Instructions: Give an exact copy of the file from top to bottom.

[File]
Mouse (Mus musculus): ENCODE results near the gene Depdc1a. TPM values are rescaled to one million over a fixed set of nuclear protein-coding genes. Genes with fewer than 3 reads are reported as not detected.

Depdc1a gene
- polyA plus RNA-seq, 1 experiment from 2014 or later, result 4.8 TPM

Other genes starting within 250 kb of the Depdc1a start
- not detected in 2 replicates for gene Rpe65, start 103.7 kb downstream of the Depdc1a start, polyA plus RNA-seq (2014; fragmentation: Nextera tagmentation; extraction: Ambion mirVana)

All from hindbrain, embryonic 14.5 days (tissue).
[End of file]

Mouse (Mus musculus): ENCODE results near the gene Depdc1a. TPM values are rescaled to one million over a fixed set of nuclear protein-coding genes. Genes with fewer than 3 reads are reported as not detected.

Depdc1a gene
- polyA plus RNA-seq, 1 experiment from 2014 or later, result 4.8 TPM

Other genes starting within 250 kb of the Depdc1a start
- not detected in 2 replicates for gene Rpe65, start 103.7 kb downstream of the Depdc1a start, polyA plus RNA-seq (2014; fragmentation: Nextera tagmentation; extraction: Ambion mirVana)

All from hindbrain, embryonic 14.5 days (tissue).